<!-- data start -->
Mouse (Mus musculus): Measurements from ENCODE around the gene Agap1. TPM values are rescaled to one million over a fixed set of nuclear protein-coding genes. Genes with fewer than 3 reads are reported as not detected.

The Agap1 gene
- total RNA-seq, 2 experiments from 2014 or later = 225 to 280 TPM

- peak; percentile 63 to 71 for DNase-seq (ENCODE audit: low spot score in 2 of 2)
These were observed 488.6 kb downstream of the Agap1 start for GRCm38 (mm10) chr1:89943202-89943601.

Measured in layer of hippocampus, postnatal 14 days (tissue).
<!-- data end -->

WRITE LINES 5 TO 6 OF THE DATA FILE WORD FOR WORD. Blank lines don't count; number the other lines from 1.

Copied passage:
These were observed 488.6 kb downstream of the Agap1 start for GRCm38 (mm10) chr1:89943202-89943601.

Measured in layer of hippocampus, postnatal 14 days (tissue).